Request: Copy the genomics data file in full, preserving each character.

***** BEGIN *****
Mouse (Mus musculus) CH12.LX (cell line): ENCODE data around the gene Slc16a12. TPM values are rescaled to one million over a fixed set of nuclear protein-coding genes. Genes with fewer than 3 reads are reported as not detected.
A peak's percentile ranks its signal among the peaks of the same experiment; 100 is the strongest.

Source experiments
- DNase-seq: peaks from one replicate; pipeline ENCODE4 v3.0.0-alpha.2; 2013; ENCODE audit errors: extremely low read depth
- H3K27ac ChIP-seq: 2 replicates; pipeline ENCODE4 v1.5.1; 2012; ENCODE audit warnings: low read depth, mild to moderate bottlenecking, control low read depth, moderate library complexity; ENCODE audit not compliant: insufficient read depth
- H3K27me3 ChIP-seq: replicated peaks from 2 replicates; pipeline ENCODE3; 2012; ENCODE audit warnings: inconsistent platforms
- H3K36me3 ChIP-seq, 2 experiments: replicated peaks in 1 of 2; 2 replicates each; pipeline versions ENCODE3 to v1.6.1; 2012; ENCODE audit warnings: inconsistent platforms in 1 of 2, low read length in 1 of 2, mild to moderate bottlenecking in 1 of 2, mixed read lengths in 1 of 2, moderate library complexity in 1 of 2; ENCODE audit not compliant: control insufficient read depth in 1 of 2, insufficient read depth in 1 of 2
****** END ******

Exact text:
Mouse (Mus musculus) CH12.LX (cell line): ENCODE data around the gene Slc16a12. TPM values are rescaled to one million over a fixed set of nuclear protein-coding genes. Genes with fewer than 3 reads are reported as not detected.
A peak's percentile ranks its signal among the peaks of the same experiment; 100 is the strongest.

Source experiments
- DNase-seq: peaks from one replicate; pipeline ENCODE4 v3.0.0-alpha.2; 2013; ENCODE audit errors: extremely low read depth
- H3K27ac ChIP-seq: 2 replicates; pipeline ENCODE4 v1.5.1; 2012; ENCODE audit warnings: low read depth, mild to moderate bottlenecking, control low read depth, moderate library complexity; ENCODE audit not compliant: insufficient read depth
- H3K27me3 ChIP-seq: replicated peaks from 2 replicates; pipeline ENCODE3; 2012; ENCODE audit warnings: inconsistent platforms
- H3K36me3 ChIP-seq, 2 experiments: replicated peaks in 1 of 2; 2 replicates each; pipeline versions ENCODE3 to v1.6.1; 2012; ENCODE audit warnings: inconsistent platforms in 1 of 2, low read length in 1 of 2, mild to moderate bottlenecking in 1 of 2, mixed read lengths in 1 of 2, moderate library complexity in 1 of 2; ENCODE audit not compliant: control insufficient read depth in 1 of 2, insufficient read depth in 1 of 2